In Sanders v. The Phoenix Ins. Co., No. 15-2539 (1st Cir. 2016), an insured was aware of a potential claim, so he notified his carrier. Although no lawsuit had been filed, the insured agreed to mediate the potential claim and invited his carrier to attend the mediation. The carrier refused to attend, and then denied coverage for the settlement that was reached at the mediation. The court upheld the denial of coverage because the policy limited the duty to defend and indemnify to “suits,” not “claims,” and a mediation is not the equivalent of a lawsuit. Mediation, the court ruled, is different from a lawsuit because it is an informal, ad hoc, proceeding, that the insured voluntarily chose to participate in.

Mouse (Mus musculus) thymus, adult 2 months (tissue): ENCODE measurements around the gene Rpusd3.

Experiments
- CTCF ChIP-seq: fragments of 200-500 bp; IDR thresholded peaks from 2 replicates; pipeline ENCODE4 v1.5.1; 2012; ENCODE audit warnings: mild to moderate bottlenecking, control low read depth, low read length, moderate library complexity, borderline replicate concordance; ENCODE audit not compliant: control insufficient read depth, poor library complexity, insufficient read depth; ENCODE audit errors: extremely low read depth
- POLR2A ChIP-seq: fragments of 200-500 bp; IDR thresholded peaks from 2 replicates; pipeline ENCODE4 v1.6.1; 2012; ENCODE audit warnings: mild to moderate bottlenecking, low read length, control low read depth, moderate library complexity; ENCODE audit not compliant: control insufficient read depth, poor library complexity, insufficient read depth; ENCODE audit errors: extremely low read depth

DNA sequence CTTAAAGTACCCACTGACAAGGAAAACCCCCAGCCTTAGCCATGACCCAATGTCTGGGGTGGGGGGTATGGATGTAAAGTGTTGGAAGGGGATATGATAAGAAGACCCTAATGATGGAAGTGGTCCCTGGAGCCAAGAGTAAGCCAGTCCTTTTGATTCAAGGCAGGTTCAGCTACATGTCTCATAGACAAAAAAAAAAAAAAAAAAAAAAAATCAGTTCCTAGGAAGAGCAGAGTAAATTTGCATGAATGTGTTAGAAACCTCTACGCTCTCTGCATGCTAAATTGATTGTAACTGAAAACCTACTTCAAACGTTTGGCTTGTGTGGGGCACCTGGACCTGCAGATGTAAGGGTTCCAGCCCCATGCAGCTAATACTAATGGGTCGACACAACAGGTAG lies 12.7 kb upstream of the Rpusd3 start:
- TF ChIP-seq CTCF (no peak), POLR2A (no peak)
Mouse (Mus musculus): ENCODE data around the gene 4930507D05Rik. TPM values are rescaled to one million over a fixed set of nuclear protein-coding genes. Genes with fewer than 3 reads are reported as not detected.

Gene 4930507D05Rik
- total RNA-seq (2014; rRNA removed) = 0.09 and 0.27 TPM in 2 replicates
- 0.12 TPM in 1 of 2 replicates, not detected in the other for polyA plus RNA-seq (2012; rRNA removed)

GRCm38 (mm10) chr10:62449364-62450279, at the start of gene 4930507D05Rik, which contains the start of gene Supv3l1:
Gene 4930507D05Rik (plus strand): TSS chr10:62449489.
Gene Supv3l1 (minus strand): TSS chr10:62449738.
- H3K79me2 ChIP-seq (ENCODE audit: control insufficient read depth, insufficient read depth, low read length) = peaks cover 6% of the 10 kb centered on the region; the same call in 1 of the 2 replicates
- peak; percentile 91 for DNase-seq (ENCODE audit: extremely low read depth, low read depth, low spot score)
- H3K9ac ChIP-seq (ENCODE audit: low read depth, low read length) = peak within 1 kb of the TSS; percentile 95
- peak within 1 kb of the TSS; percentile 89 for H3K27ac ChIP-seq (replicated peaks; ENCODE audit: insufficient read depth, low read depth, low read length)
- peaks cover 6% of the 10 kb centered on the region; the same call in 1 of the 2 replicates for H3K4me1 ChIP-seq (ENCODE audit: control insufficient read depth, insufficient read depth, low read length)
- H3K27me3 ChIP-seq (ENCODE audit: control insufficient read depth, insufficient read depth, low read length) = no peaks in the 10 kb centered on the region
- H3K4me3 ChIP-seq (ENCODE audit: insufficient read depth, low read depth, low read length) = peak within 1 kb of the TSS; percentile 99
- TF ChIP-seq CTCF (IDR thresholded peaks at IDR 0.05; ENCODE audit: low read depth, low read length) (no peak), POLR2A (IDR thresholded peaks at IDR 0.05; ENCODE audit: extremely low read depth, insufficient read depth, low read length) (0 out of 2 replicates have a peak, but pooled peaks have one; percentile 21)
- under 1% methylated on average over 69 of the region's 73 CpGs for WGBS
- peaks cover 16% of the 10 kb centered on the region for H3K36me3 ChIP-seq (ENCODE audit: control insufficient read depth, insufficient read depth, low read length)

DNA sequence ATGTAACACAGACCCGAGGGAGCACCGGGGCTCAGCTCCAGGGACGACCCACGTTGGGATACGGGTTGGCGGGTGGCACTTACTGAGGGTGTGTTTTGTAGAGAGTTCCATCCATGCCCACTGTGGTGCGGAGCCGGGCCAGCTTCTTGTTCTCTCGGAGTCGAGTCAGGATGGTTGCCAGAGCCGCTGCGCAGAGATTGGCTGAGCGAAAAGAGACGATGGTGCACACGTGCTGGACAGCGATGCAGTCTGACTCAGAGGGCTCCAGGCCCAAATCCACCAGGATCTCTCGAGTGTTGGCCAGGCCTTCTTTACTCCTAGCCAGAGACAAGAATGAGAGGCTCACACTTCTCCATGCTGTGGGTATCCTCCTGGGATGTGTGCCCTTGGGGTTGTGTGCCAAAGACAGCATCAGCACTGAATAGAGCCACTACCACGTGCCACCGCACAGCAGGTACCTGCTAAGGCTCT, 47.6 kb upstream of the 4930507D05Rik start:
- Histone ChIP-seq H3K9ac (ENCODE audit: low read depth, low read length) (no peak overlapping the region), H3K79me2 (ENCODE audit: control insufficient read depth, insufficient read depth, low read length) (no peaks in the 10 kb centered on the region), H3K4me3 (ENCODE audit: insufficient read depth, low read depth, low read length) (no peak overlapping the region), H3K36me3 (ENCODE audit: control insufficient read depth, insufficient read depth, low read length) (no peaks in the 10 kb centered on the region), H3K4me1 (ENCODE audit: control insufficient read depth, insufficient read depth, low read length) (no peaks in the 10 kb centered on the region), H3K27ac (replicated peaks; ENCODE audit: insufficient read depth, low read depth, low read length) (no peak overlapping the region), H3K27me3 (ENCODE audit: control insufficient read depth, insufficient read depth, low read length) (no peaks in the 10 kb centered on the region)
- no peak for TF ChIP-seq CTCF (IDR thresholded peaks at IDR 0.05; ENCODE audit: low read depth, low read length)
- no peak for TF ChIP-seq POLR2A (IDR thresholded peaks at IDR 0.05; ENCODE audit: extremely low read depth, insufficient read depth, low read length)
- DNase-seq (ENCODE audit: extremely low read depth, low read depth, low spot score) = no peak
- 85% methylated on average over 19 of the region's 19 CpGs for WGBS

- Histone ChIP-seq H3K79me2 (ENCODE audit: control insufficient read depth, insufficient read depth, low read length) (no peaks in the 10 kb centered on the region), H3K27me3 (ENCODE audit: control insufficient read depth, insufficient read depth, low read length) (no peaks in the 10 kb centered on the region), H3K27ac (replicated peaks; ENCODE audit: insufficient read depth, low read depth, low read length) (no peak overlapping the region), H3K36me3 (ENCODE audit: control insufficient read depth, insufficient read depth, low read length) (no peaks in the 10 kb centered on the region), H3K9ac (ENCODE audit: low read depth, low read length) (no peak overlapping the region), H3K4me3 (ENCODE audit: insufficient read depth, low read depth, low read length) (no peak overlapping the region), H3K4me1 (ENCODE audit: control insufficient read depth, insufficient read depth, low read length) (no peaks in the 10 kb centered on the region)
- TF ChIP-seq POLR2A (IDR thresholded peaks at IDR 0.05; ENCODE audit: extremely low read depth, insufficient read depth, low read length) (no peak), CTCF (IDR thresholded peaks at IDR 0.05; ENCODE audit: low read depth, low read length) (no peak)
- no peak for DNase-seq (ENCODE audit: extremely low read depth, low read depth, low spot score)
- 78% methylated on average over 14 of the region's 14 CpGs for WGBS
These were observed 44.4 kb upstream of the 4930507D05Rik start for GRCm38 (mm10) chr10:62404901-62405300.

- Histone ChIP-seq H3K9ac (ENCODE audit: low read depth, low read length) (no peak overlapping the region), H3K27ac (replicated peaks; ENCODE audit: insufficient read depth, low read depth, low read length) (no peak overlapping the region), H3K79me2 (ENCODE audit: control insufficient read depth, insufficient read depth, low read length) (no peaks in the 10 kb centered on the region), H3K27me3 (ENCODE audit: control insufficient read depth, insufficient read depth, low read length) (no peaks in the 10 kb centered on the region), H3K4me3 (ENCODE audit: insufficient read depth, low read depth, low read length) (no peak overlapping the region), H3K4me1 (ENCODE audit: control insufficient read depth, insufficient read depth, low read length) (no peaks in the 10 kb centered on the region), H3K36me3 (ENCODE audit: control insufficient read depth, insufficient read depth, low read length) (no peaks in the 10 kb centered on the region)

This ruling appears to be correct based on the language in the policy, but it is unfortunate because it will require parties to initiate litigation in order to trigger insurance coverage under policies with this kind of language.